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to their nature, it does not make them fick at all. Though it be indeed with them as a kind of serpent, from whose killing looks men defend themselves, by holding a glass betwixt them and the serpent, which reflects the poison on the serpent himself, and fo kills him. Thus, Psal. vii. 16. "The wicked man's mischief shall return upon his own head, and his violent dealings shall

his own pate.” 'But in those in whom God has a gracious work, fin is like poison in a man, contrary to his nature, and so makes him heart-fick. Thus the true broken-hearted finner is as sick of sin, as ever a man was of poison, which he had unwarily swallowed down, and would by all means be quit of it.-We now come,

return upon

II. To inquire what it is in and about fin which breaks the man's heart, who is thus evangelically broken-hearted. There is,

1. The guilt of fin, by which he is bound over to the wrath of God. "This, which cannot be taken away but by a free pardon, fickens the poor creature at the heart: Isa. xxxiii. 24. “. And the inhabitant shall not say, I am fick : the people that dwell therein 'shall be forgiven their iniquity.” This guilt is their burden, a burden on their backs, on their heads, on their fpirits,' which makes them to cry out, as in Hosea, xiv. 2. “ Take away all iniquity, and receive us graciously.” They find the load, and their 'spirits are broken under it, as a burden' which they are not able to bear. There is, -- *****

2. The domineering power of fin, or its tyranny, by which they are led captives to it. This is breaking to them, that lufts are fo ftrong, and they fo weak, that they cannot get the maste

over them as they would: Rom. vii. 23. 24. “ But I see another law in my members, warring against the law of my mind, and bringing me into captivity to the law of sin, which is in my members. O wretched man that I am! who shall deliver me fromt he body ofthis death ?” For some time the yoke of fin fat soft on their necks, they walked willingly after its commandments; but now they are weary of its dominion, averse to submit to its rule, and their hearts are broken, under the weight of those iron fetters, from which they would now fain be delivered. There is;

3. The contrariety which is in sin to the holy nature and law of God. The commandment is come into the heart, which it is inclined to obey, and so that contrariety is breaking : Rom. vii. 13. « Was then that which is good made. death unto me? God forbid. But fin, that it might appear fin, working death in me, by that which is good; that fin by the commandment might become exceeding sinful.” The love of God has so touched the heart, as to produce in him a considering fin to be bitter as death: The foul is wounded and cast down to think of its grieving the Spirit, trampling on the holy law, finning against mercies, against checks and reproofs; and accounts itself very miserable in thus requiting the Lord. There is,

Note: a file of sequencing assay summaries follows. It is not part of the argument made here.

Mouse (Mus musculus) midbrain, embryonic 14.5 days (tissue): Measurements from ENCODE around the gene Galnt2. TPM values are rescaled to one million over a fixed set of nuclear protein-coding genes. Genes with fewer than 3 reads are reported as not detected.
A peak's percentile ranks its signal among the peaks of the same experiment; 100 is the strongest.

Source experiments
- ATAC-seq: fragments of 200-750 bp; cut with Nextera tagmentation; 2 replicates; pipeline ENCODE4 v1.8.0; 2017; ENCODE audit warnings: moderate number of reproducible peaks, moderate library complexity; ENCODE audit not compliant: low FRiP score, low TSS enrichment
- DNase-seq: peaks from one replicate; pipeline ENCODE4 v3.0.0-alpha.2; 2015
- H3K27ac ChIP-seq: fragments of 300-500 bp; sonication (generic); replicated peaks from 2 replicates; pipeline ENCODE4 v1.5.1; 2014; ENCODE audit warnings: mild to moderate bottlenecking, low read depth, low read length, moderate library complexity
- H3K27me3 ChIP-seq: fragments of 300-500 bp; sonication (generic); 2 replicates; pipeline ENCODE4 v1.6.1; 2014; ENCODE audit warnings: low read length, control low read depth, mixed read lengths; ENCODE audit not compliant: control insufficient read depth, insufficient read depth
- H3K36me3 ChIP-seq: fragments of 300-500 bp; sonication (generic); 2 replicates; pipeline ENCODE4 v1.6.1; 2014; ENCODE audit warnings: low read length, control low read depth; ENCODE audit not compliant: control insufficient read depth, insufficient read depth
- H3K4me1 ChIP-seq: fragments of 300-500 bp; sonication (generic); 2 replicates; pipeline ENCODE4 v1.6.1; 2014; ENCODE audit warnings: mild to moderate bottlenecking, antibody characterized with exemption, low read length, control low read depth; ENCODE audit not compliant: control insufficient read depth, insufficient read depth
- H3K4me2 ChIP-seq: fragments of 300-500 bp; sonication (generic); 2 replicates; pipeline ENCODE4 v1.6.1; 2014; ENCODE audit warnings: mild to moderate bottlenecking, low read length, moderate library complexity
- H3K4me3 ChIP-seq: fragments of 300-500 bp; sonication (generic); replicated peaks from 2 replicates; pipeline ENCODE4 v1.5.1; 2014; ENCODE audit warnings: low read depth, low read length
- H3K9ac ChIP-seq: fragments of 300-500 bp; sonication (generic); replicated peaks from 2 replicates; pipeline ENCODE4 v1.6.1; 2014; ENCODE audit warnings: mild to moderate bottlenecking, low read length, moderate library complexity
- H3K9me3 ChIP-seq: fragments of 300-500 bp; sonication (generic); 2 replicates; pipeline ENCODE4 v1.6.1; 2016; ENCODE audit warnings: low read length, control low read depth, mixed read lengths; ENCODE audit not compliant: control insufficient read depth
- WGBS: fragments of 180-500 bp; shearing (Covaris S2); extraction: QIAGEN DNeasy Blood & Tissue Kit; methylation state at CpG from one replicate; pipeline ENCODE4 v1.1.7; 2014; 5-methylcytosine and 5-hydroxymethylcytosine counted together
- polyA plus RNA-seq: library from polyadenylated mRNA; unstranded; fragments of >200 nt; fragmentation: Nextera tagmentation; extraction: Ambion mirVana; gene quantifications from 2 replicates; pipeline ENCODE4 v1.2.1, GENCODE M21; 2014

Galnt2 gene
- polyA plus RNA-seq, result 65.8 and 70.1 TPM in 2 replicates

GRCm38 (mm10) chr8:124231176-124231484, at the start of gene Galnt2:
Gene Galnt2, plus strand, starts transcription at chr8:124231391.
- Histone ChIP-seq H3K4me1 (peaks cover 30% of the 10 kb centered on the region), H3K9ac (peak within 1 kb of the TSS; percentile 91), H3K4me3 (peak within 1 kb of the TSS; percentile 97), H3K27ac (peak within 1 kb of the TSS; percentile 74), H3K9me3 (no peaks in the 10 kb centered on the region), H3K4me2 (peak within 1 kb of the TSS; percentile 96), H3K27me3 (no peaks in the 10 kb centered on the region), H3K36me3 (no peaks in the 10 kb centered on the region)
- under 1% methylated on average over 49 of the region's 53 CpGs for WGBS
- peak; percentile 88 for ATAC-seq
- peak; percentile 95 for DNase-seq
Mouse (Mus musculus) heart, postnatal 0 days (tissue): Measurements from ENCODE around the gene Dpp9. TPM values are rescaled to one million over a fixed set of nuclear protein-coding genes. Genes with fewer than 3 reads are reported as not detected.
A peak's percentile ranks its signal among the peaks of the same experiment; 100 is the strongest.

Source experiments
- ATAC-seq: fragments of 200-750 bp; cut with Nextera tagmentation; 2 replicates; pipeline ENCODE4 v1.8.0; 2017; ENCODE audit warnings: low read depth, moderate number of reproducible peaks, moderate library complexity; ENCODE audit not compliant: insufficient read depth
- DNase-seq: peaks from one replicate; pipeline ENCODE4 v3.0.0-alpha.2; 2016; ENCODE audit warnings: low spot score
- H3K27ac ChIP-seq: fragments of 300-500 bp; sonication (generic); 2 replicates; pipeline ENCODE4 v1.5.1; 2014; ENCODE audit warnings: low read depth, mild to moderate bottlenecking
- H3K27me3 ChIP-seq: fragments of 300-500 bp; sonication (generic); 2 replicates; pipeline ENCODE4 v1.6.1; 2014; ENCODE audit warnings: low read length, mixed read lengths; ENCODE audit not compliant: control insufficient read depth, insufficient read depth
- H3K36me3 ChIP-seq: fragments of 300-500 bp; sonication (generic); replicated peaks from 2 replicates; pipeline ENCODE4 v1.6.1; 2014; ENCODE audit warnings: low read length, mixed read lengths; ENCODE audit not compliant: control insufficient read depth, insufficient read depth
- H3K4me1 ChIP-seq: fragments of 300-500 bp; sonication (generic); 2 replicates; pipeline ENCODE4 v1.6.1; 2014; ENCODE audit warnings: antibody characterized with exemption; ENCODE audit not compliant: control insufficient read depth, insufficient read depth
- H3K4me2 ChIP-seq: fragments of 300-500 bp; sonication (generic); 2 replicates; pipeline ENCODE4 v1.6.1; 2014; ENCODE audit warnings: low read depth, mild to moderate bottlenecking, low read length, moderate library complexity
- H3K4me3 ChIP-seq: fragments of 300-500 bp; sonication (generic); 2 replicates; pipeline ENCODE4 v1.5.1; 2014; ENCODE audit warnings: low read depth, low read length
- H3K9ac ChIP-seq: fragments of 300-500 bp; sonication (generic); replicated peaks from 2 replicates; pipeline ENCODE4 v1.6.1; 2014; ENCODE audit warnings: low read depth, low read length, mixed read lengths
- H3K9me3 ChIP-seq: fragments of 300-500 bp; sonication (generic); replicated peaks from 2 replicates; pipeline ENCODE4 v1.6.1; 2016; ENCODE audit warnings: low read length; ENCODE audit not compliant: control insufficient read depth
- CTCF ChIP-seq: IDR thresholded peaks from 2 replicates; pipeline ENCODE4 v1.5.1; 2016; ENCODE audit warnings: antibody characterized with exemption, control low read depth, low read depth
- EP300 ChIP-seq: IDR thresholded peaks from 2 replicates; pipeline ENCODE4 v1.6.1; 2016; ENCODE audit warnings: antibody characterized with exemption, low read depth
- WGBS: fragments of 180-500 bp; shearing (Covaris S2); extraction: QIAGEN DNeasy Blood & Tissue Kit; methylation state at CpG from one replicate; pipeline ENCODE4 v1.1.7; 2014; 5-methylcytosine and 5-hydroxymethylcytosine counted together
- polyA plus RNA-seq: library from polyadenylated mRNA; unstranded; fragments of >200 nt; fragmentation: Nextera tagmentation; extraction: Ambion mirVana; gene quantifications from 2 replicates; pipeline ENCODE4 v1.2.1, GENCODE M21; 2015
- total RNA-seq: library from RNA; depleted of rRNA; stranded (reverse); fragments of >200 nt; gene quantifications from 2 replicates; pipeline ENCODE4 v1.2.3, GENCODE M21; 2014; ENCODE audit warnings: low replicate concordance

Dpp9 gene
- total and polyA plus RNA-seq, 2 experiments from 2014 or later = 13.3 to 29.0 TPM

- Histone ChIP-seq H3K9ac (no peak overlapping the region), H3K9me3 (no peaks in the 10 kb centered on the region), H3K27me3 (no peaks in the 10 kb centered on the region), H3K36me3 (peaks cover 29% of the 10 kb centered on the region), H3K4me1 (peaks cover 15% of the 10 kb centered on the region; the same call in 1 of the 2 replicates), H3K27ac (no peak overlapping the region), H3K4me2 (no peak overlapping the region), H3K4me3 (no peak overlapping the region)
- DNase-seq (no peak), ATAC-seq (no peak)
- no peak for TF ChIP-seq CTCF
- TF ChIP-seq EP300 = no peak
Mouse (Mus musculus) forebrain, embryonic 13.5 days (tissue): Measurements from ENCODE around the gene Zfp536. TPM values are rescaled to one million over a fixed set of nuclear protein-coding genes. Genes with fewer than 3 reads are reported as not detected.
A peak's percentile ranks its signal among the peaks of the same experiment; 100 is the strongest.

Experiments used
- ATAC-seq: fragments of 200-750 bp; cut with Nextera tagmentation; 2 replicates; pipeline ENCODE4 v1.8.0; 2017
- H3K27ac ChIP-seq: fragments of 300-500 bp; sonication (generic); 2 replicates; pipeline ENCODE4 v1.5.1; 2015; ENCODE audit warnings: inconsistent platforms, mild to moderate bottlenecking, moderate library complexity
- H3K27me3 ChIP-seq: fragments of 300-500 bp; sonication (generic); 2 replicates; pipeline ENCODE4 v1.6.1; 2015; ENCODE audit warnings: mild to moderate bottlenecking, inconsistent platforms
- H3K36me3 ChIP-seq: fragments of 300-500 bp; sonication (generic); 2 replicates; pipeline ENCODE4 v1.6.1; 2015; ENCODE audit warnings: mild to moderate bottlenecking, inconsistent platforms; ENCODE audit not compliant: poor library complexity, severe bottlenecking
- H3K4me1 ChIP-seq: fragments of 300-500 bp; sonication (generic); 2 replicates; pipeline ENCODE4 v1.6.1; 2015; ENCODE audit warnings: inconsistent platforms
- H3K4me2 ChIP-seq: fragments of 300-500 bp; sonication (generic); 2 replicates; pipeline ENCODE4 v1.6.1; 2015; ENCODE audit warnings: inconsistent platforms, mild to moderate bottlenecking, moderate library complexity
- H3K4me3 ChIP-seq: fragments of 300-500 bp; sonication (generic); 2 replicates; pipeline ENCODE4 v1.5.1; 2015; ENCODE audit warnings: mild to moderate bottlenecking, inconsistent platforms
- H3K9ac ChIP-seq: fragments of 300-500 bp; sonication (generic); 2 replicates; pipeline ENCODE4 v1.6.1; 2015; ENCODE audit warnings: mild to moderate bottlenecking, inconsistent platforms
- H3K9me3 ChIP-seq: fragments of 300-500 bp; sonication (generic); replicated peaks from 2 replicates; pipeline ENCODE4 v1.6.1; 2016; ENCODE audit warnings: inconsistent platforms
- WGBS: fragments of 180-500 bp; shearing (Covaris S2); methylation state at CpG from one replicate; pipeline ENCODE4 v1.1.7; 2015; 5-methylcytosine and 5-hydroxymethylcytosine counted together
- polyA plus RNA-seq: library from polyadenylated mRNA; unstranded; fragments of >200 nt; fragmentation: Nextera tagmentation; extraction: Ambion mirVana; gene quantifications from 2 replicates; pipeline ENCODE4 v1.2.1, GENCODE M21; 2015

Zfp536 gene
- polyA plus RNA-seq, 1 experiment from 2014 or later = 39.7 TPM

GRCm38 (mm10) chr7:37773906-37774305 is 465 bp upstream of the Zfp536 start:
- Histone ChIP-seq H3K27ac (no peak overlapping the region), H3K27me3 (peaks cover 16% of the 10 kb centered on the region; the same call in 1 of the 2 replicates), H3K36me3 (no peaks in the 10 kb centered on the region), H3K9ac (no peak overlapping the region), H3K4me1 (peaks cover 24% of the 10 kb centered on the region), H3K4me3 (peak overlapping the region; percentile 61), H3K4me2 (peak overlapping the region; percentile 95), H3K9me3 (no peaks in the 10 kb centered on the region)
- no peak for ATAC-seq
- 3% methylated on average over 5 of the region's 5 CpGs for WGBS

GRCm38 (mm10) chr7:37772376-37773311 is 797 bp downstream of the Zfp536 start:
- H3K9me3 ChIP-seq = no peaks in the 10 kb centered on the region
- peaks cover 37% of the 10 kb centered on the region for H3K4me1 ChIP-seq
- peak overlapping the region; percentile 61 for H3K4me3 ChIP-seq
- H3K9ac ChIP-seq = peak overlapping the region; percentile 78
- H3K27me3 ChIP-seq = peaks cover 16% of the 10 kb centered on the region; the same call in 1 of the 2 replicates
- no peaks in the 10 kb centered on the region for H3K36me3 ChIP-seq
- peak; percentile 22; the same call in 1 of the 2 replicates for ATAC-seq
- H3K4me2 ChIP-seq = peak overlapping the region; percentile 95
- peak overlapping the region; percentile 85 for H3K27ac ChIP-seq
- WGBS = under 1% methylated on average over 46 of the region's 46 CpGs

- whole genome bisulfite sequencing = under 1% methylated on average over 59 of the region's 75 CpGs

4. The indwelling of fin, and its cleaving fo close to a person that he cannot shake it off : Rom. vii. 24. "O wretched man that I am! who shall deliver me from the body of this death ?" He sees fin to be in his heart and life, and not only fo, bụt that it is interwoven into his very nature, and not to be totally extirpated till death. He has now a sincere love to holiness, an ardent desire of perfeca tion, Phil. iii. 13. 14.; an hearty hatred against


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fin, and an irreconcileable enmity to it: so that it cannot but be breaking to him, while he sees the unwelcome guest ftill within his habitation, There is,

s. Sin's mixing itself with all he does, even with his best duties : Rom. vii. 21. « I find then a law, that when I would do good, evil is prefent with me.” In the fairest line which he writes, fin leaves a blot; and on the purest and most facred of God's holy things to which he puts hand, fin drops its défilement.

This is breaking to a holy heart. When he reviews his duties, and sees what deadnefs, what want of faith and love is in his prayers, Hearing, communicating, and the like, what unwatchfulness, untenderness, and ungodliness, in his daily walk, he is lothfome in his own eyes, and sick, heart-lick of his sinful felf.

6. Frequent backslidings into fin, are very breaking in this case. The Lord complains of breaking by these : Ezek. vi. 9. “I am broken,” says he, “with their whorish heart, which hath departed from me, and with their eyes which go a-whoring after their idols." And, on the other hand, they are most breaking to the sensible finner himself: Jer. xxxi. 18. « I have furely heard Ephraim bemoaning himself thus: Thou hast chastised me, and I was chastised, as a bullock unacustomed to the yoke : turn thou me, and I {hall be turned, for thou art the Lord 'my God.” O how heavy is it to a gracious heart, to be so often falling back into 'evils mourned over and refolved against! How near the heart of a sick man must it go, to be so often relapsing, after he has been in a fair way of cure. Nothing is more powerful to make one say of life, I loath it.There is,

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